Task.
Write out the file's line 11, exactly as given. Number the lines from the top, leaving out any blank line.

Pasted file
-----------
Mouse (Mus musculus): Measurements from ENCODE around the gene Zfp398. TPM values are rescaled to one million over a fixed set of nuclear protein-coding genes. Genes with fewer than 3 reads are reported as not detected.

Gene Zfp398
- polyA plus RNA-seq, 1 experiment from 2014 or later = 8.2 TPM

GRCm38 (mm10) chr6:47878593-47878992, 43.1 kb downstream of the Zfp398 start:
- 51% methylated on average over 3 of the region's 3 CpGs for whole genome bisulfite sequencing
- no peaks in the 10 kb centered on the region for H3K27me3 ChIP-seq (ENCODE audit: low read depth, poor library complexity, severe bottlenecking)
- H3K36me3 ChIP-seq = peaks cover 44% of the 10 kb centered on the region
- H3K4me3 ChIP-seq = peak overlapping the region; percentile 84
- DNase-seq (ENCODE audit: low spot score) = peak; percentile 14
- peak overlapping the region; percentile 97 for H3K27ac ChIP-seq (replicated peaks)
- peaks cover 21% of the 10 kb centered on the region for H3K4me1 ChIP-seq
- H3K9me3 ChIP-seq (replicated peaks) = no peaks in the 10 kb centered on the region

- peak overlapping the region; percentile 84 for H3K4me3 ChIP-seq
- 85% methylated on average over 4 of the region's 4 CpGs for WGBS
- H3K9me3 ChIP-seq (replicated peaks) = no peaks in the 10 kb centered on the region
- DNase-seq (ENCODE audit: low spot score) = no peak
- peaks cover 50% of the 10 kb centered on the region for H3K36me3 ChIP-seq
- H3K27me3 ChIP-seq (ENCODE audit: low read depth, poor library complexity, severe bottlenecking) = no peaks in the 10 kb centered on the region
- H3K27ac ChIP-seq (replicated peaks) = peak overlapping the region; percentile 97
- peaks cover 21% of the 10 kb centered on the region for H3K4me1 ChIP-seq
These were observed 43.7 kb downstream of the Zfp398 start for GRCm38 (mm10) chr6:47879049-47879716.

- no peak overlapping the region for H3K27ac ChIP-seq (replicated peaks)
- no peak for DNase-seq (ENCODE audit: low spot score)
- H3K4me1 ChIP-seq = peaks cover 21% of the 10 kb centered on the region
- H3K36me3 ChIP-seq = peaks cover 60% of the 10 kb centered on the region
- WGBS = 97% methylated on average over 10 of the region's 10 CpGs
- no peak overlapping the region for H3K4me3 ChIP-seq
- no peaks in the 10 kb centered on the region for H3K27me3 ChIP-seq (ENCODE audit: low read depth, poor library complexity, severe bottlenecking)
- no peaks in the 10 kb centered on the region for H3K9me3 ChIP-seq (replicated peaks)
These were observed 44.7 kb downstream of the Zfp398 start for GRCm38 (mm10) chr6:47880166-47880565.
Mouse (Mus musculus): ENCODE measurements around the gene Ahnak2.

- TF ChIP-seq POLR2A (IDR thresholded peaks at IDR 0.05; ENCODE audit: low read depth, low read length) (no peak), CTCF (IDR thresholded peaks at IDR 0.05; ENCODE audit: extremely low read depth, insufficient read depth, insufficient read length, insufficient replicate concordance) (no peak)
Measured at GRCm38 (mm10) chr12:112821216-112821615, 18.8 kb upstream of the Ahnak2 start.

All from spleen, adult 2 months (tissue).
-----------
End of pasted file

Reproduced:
- peaks cover 21% of the 10 kb centered on the region for H3K4me1 ChIP-seq